It seems logical that would be more difficult to create a new object out of nothing rather than scanning all an object or a person particles and atoms and then transferring them into another location using quantum entranglement or something similar. So I think matter replication is more difficult. A replicator device would have to have stored in its computer all the positions and features of all the particles and atoms that object that is gonna be created is made of. It would have also to store the kinds of chemical elements that this stuff is made of as well.

But I read in other articles that teleportation would actually be more tricky, even more difficult teleporting people. Because the teleported object would have all its particles and atoms in the exact position and state before the teleportation have occurred. And the impenetrability of matter law say that no electrons or other fermion particles(which atoms are made of) can have the same spin, so the teleporter computer would have to be so powerful that it would have the capability of scanning not only all the particles that makeup the object or person but all its spin and other features that are inherent to particles like electric charge. But I think a quantum computer that would have millions of qubits could handle this job easily.

An interesting and important detail is that technically speaking, the two technologies appears to be the same thing but they have different objectives.

What are your thoughts?

  • $\begingroup$ There are more than 10^27 atoms in the human body. A million qubits of memory in your quantum computer would seem to be a vast under-estimate in this case. Other than that detail - +1 Perhaps you could tell us a little about the worldbuilding context? $\endgroup$ – Bitter dreggs. Jun 15 '19 at 3:27
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    $\begingroup$ Considering that both are sci-fi techniques, I see no solid basis for answers which are objective. This question is strongly opinion based and I doubt it fits our standards. We are not a forum. $\endgroup$ – L.Dutch - Reinstate Monica Jun 15 '19 at 5:03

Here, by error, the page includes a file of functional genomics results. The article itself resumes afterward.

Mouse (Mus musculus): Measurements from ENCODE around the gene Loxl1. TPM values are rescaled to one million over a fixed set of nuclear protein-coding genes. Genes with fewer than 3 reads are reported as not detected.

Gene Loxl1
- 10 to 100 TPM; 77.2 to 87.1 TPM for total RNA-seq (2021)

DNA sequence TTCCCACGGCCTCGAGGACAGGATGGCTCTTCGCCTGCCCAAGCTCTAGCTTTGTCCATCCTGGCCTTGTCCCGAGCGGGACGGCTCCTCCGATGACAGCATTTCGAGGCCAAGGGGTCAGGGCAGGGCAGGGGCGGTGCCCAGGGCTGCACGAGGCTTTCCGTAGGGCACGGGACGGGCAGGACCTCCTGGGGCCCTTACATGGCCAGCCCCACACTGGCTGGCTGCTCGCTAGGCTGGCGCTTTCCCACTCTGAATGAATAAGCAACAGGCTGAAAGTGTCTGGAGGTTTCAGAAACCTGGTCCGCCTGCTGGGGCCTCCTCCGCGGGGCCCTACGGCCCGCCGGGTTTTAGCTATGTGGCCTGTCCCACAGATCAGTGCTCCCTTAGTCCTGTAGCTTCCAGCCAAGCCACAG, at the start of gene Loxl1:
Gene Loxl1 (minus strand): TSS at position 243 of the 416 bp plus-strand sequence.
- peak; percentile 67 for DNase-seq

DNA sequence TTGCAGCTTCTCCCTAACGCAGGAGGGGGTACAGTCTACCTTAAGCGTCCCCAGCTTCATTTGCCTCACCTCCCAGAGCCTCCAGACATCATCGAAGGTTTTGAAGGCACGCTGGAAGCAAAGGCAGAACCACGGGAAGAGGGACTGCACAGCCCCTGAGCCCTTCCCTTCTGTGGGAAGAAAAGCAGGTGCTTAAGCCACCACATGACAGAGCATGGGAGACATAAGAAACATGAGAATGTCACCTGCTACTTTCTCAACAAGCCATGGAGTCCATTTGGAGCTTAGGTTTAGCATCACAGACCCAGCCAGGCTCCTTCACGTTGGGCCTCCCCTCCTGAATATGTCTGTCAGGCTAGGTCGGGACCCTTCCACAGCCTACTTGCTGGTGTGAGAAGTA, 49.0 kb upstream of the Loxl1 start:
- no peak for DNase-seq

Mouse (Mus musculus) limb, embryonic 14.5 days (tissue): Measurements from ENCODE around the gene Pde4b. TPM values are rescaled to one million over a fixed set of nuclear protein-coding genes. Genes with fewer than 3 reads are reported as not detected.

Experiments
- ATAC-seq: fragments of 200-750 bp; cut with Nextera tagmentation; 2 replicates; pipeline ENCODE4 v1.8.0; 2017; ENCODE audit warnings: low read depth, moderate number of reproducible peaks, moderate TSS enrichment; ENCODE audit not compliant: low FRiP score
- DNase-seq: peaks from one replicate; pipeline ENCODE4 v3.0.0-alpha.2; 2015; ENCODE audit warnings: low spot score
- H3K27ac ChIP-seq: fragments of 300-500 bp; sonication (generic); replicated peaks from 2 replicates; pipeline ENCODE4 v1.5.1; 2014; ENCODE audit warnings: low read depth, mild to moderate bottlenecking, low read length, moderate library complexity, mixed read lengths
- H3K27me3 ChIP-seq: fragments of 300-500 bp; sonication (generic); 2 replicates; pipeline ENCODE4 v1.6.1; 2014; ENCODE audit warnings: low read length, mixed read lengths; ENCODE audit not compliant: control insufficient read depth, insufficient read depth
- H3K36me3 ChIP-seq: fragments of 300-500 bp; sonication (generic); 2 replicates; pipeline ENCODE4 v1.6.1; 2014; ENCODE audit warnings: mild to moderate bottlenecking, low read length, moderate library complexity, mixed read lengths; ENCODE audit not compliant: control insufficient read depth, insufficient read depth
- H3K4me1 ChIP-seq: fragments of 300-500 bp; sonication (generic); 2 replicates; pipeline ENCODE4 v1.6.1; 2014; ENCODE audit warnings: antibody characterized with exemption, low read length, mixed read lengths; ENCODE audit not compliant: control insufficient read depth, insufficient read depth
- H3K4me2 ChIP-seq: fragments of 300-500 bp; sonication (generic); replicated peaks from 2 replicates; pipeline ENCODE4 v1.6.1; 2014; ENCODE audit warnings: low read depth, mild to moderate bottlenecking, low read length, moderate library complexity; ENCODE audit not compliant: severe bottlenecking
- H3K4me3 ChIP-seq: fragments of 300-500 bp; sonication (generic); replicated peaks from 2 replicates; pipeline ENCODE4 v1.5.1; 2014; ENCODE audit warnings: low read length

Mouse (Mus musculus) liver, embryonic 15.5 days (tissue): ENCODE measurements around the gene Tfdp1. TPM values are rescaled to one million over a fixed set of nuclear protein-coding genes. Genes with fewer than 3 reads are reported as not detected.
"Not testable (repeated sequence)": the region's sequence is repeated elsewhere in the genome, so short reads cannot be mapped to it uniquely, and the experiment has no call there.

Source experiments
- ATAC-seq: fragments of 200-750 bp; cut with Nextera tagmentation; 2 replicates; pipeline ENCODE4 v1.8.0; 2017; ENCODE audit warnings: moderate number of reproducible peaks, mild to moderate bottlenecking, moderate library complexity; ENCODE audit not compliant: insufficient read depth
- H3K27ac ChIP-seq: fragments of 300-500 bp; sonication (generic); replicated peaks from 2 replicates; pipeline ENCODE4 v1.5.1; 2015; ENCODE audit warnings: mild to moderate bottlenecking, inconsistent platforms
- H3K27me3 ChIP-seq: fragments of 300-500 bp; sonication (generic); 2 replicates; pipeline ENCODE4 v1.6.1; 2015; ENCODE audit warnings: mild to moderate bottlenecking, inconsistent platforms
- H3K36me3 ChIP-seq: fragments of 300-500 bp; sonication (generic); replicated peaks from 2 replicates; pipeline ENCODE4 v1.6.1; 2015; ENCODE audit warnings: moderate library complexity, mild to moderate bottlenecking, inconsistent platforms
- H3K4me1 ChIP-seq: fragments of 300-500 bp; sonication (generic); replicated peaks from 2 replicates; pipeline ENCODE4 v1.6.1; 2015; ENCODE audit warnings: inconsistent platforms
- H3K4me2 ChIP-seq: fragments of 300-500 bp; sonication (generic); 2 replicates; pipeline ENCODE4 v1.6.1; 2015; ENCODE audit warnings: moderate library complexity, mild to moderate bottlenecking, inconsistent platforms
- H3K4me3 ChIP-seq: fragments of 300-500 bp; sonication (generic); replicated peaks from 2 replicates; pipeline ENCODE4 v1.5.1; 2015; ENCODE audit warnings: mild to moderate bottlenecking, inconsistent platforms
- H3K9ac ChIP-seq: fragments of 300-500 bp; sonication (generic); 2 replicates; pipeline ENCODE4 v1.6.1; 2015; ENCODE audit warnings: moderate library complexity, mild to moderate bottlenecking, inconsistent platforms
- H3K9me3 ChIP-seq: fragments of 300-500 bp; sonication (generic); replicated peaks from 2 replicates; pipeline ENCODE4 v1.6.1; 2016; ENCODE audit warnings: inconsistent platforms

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    $\begingroup$ You're asking us to decide which of two non-existent technologies would be simpler to invent. Anyone who could legitimately answer that question would be running for the patent office rather than explaining why they're right. $\endgroup$ – JBH Jun 15 '19 at 20:01

If by teleportation, you means Star Trek style transporter, that would be exceedingly harder. One reason is that when you replicate something, it does not need to be alive, you just need to use a bunch of repeating patterns of atoms and molecules in generally the right places. Using a method similar to JPEG compression, a relatively small file could contain enough information to synthesize all the proteins, carbohydrates, lipids, etc to make your fried chicken meal. But to reassemble a human like he was before you took him apart, you need to know where each and every atom was, or else you'll be destroying memories, creating cancerous DNA, triggering seizures, etc.

Another reason replication is easier is that you have a contained system to build in. This may not seem like a big deal, but consider this: Is it easier to print on a page that you feed through a printer, or by spraying ink onto a sheet of paper across the room?

At the end of the day, transporters are far less realistic than replicators. That said, there may be other ways to transport a person that does not require spitting their disassembled atoms through space. If instead, you had a device that could just make a man-sized wormhole more like stargate style teleportation, then you don't need to worry about your subject's atomic structure at all.

In this case I'd say the difficulties may be more similar, but I'd still put money on replication as the easier tech because we already have the foundational technologies behind them with 3d printers. We just need to do that, but way better to make a replicator. In contrast, we don't even know enough to prove if a wormhole can be made at all.


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